Last night, BAFTA brought together a panel to debate the evolution of TV news and, in particular, how to ensure that traditional broadcasters are reaching millennial audiences.
In mid-2015, Ofcom reported that, between 2008 and 2014, TV news consumption by people aged 16-34 dropped by 29%, with these viewers increasingly turning to non-traditional news outlets such as Vice Media, Facebook (26%), Google (22%) and Twitter (14%). And the BBC reported that 28% of UK 18-24 year olds cited social media as their main news source, compared with 24% for TV.
The American Press Institute reported that 85% of millennials say that “keeping up with the news is at least somewhat important to them”: 69% consume news daily, with 45% following five or more “hard news” topics; 40% pay for at least one news-specific service, app or digital subscription; and, contrary to the idea that social media creates a polarizing “filter bubble”, 86% report seeing diverse opinions through these platforms. The Institute reported that 88% of millennials get news from Facebook regularly, and more than half do so daily.
These stats – and recent evidence of passionate civic interest in this age group – show that millennials are engaged and hungry for news, so how do traditional broadcasters and emerging media outlets capture this critical group? And how do all makers and publishers of news and other content combat the rise of “fake news and alternative facts”?
Engaging millennials in news content
Jon Laurence – Digital Editor, Channel 4 News – commented that the broadcaster’s news content received over two billion views on Facebook last year. He talked about the need to use social media as a destination in itself, rather than trying to direct people to another portal (although referral is obviously a key economic concern). He commented that Channel 4 News see Twitter as important for a breaking story, for expediency and to reach influencers; while emotional and identity-based content works best on Facebook; and on YouTube, mainly because of search algorithms, long-form content can work well.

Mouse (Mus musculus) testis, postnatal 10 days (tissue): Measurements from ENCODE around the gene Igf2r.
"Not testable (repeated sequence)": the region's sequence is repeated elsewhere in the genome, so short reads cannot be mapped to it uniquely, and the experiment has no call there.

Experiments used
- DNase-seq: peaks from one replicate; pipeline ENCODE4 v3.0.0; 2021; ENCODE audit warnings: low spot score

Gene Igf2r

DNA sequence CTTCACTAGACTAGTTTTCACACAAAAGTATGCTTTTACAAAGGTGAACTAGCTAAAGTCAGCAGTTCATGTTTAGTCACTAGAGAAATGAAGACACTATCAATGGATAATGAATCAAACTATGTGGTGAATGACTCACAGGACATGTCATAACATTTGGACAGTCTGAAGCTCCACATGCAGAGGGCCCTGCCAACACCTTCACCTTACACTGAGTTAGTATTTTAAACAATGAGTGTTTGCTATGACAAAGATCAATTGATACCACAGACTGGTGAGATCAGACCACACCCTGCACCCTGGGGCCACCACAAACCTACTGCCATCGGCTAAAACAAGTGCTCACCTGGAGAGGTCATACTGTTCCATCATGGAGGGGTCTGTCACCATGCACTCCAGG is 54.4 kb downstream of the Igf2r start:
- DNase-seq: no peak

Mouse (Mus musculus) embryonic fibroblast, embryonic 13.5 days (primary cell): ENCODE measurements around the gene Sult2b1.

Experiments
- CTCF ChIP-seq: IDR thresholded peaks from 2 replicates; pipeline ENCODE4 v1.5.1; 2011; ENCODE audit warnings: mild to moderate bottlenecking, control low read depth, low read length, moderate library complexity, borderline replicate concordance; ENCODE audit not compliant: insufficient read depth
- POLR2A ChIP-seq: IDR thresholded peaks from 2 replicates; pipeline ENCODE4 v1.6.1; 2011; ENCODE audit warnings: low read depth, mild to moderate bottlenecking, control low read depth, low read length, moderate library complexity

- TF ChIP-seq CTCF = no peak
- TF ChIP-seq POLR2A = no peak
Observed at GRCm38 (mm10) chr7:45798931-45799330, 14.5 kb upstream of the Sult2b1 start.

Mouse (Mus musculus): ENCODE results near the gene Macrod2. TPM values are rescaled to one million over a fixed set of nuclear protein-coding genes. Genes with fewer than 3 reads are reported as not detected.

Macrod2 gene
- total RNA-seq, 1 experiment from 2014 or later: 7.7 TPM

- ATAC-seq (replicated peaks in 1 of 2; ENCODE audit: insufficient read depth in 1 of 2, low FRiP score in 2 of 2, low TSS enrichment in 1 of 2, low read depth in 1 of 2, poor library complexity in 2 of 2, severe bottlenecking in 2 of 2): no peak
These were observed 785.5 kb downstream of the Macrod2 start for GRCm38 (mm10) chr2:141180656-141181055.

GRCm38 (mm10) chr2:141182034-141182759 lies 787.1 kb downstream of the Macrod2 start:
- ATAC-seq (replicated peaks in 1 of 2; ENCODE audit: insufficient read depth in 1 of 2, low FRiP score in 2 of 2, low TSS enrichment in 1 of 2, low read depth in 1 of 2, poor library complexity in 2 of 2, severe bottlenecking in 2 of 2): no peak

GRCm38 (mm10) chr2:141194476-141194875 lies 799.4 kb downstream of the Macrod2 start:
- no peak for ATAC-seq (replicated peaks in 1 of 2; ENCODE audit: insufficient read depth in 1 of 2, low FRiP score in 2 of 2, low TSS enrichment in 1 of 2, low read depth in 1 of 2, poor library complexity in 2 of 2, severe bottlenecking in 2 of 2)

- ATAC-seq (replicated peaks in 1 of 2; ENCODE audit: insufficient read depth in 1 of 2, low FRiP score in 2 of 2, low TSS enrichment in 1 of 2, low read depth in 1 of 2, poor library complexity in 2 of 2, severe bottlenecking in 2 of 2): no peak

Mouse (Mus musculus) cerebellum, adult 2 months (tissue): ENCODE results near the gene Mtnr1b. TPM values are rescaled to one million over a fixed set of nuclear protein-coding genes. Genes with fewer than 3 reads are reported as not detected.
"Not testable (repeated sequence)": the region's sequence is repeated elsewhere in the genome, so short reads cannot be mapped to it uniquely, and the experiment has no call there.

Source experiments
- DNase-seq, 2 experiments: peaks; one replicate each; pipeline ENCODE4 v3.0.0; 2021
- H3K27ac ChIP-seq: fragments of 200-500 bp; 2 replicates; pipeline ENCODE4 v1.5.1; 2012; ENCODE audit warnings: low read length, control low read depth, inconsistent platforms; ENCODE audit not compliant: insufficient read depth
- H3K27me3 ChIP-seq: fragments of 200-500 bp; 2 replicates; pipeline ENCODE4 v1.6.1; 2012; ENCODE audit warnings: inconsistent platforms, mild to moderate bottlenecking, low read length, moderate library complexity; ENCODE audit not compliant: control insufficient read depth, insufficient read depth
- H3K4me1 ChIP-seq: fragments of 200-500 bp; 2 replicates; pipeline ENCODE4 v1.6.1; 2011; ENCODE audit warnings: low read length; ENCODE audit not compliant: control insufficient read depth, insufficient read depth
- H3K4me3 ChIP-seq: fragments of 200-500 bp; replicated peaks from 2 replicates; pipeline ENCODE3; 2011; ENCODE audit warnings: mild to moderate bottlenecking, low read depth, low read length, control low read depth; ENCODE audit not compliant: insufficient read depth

David Gibb – Director, Digital, Sky News and Sky Sports – commented on the challenge to consistently tell broadcaster-branded stories across multiple platforms, and how to help an audience member navigate the paradox of choice.
Louise Ridley – BuzzFeed UK, News Editor, Longform and Special Projects – reported that 75% of their users are millennial, 70% come from mobile and 70% come from social media. Perhaps contrary to perception, Buzzfeed UK is investing heavily in news, current affairs and deep investigations as these really deliver in terms of numbers.
Nathalie Malinarich – Mobile and New Formats Editor, BBC News – discussed how the ‘craft’ of producing news has changed. Audience groups commonly reflect that TV is a formal medium, and digital allows users to feel part of a conversation. The format of news, and its delivery, needs to adapt to the platform of consumption: this might include vertical video, subtitles (85% of videos consumed on social media are on mute) or utilising FacebookLive or Instagram Stories, for example.
The rise of fake news
The panel noted that the speed at which all content can be socialised and shared – and the rise of “fake news and alternative facts” given credibility by traffic, volume and opinion – is creating a new pressure to promote trusted sources of quality journalism online. The panel discussed measures from the removal of advertising, transparency on algorithms, and kite-marking of proven sources.
The BBC and many others are working with Google on The Trust Project, which will prioritise content from reputable sources in search and listing algorithms. A final hopeful note from the panel was the opinion that quality journalism, exclusivity of stories and sources, and trusted known media outlets will be increasingly prized and sought-out by this highly media-literate audience group.